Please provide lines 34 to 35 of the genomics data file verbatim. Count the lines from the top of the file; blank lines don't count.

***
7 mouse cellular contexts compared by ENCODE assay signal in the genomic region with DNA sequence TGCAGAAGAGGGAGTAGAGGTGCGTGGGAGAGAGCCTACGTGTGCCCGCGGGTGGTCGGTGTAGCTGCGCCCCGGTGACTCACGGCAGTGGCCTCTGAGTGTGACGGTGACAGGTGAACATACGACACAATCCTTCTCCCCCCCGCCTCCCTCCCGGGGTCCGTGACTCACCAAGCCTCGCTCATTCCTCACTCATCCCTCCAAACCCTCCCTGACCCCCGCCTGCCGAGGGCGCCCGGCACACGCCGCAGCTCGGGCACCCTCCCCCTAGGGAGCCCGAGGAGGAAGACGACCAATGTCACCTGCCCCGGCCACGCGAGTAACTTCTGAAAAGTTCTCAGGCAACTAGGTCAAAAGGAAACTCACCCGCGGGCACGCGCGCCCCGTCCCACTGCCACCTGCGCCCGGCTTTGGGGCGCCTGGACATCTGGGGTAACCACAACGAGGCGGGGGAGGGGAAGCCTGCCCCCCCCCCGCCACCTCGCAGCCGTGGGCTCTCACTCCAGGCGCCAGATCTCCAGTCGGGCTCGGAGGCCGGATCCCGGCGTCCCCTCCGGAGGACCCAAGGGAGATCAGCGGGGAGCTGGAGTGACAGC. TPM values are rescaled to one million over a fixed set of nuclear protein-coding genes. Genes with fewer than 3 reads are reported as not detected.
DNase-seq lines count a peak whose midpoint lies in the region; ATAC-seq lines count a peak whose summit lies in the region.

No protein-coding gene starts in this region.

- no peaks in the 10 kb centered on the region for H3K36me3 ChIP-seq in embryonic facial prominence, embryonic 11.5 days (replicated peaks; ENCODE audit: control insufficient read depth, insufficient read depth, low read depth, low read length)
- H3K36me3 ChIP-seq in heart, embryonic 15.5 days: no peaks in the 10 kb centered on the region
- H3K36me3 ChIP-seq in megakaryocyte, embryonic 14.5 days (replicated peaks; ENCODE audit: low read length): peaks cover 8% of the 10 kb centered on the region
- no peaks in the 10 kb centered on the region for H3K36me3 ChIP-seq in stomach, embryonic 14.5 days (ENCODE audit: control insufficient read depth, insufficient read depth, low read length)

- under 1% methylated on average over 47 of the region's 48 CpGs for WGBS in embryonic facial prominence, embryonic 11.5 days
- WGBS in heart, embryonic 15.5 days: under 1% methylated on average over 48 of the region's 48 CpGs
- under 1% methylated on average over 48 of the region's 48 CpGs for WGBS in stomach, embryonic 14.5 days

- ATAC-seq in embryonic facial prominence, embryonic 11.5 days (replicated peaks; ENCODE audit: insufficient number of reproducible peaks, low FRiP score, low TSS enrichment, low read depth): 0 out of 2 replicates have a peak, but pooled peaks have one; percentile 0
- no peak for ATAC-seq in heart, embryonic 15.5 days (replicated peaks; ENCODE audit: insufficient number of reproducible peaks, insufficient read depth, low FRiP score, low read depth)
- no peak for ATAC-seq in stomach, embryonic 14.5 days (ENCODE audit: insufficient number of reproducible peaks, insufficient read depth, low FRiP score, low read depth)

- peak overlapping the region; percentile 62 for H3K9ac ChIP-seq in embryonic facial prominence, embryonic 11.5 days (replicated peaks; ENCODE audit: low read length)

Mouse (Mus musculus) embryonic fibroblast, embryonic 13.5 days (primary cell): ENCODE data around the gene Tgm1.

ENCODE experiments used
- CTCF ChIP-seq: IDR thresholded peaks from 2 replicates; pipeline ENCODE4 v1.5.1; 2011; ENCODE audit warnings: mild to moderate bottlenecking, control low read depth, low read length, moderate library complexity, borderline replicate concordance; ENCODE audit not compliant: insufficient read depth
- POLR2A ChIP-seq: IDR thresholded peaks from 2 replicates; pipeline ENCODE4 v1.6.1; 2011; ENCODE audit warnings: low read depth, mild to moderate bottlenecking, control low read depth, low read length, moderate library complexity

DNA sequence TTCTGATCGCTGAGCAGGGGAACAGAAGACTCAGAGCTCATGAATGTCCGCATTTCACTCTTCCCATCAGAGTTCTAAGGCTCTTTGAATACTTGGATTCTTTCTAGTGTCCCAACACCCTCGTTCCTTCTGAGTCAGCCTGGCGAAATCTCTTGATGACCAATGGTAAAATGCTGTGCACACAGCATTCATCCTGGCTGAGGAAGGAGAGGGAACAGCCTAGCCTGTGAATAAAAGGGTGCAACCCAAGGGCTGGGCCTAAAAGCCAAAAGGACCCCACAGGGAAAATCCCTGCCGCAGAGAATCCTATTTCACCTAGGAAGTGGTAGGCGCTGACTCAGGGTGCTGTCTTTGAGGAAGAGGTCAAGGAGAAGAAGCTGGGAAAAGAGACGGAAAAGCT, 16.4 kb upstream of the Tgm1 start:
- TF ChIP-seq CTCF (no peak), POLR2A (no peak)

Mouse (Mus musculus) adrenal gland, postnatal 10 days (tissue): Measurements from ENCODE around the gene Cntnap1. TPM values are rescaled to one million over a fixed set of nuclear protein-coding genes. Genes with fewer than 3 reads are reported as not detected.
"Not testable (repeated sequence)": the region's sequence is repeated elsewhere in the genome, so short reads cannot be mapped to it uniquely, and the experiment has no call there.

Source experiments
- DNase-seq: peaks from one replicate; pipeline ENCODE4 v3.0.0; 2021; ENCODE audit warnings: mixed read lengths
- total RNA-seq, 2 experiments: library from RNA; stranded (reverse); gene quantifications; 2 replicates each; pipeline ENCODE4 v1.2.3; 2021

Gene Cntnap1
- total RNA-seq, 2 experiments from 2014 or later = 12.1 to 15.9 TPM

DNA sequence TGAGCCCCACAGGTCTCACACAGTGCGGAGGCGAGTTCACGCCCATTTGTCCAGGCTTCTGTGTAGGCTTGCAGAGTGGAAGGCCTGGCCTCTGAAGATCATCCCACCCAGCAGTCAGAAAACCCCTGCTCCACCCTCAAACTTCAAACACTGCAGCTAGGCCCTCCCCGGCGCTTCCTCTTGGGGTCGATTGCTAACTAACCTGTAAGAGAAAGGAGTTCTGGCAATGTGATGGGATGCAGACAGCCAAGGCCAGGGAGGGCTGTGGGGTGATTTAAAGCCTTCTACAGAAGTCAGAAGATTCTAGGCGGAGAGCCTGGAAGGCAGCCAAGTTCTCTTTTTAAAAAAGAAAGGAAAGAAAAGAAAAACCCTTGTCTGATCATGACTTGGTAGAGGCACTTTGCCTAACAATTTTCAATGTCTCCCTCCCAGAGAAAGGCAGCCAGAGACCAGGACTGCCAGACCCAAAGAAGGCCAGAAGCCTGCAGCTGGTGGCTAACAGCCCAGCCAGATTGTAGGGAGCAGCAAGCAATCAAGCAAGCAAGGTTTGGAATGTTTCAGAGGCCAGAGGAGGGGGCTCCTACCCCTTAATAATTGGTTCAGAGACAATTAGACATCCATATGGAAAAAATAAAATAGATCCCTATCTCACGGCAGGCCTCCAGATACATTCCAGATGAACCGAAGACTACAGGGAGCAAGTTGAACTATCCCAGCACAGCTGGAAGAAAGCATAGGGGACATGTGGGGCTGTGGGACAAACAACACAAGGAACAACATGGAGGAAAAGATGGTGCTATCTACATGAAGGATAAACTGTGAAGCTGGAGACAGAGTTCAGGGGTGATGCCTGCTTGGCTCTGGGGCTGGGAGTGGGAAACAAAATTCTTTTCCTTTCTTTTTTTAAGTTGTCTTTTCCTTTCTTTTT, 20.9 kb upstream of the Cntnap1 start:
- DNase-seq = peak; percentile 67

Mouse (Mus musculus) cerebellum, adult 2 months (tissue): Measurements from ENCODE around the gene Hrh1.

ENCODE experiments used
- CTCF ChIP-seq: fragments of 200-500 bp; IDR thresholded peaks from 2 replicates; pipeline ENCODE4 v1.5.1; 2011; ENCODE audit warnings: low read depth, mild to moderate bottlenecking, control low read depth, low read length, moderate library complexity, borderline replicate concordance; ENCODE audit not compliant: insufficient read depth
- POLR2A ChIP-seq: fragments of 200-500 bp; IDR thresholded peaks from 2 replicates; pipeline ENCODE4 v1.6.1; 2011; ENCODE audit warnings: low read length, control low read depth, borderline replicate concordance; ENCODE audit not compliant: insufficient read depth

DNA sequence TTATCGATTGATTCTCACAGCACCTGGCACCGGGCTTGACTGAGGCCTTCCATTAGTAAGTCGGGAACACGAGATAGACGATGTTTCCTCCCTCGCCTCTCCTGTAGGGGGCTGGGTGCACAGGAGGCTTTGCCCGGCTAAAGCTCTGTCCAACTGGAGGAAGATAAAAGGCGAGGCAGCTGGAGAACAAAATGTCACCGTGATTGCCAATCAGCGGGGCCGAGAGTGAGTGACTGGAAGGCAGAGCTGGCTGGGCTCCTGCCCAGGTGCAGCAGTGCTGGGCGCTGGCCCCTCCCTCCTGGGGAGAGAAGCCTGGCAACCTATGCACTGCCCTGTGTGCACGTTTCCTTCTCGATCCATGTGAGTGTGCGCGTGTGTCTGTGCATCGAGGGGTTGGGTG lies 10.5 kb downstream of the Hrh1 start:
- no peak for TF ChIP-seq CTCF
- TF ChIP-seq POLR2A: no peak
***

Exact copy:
DNA sequence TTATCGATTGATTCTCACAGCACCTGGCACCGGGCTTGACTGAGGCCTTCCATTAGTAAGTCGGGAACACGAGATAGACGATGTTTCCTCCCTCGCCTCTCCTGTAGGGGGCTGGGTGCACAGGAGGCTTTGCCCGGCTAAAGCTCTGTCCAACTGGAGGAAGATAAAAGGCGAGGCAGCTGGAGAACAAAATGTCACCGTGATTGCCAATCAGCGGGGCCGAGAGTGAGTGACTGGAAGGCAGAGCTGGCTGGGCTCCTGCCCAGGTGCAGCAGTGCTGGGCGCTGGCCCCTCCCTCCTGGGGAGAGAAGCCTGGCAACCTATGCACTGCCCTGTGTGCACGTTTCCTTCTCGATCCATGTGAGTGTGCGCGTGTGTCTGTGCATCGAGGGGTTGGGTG lies 10.5 kb downstream of the Hrh1 start:
- no peak for TF ChIP-seq CTCF